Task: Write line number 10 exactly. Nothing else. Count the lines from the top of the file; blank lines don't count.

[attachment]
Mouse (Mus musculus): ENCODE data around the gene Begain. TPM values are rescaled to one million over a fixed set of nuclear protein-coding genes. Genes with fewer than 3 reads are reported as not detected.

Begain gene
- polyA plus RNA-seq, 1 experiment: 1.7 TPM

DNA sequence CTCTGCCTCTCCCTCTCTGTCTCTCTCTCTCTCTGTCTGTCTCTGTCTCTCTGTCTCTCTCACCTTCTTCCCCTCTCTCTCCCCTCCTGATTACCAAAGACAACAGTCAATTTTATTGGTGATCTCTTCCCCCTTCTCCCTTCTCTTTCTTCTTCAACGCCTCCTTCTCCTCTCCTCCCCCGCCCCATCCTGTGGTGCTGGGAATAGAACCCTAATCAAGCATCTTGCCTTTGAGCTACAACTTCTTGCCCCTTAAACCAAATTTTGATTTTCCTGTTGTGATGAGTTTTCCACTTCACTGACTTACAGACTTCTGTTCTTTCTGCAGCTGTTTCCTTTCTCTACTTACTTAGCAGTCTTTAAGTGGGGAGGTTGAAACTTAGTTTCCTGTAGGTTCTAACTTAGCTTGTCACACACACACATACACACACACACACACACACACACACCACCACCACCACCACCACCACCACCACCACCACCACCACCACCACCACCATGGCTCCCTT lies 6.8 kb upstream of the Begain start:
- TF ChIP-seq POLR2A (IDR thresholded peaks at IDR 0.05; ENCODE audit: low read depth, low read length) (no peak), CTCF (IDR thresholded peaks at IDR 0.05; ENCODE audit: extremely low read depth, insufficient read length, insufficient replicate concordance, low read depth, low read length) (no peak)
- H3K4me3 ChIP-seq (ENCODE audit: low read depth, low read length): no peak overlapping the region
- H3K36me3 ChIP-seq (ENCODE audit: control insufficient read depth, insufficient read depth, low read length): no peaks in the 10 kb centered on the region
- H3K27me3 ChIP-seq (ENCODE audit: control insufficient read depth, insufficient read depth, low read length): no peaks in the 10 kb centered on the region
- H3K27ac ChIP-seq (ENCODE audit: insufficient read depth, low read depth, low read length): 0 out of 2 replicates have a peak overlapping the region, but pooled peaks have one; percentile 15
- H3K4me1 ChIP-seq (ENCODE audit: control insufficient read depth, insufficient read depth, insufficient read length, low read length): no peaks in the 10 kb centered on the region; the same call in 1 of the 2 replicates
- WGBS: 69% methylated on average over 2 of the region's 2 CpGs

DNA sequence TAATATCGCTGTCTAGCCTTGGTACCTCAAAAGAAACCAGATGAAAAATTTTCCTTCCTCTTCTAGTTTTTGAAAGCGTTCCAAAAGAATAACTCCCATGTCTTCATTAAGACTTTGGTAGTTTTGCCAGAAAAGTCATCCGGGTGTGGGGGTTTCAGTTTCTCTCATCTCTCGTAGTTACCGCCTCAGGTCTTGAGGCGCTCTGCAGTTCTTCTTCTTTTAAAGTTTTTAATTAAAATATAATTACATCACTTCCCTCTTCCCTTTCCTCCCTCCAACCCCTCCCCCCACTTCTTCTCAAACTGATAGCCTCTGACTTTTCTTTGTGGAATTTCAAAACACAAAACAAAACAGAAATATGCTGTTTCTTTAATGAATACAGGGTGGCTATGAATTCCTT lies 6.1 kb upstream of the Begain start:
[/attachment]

- H3K4me1 ChIP-seq (ENCODE audit: control insufficient read depth, insufficient read depth, insufficient read length, low read length): no peaks in the 10 kb centered on the region; the same call in 1 of the 2 replicates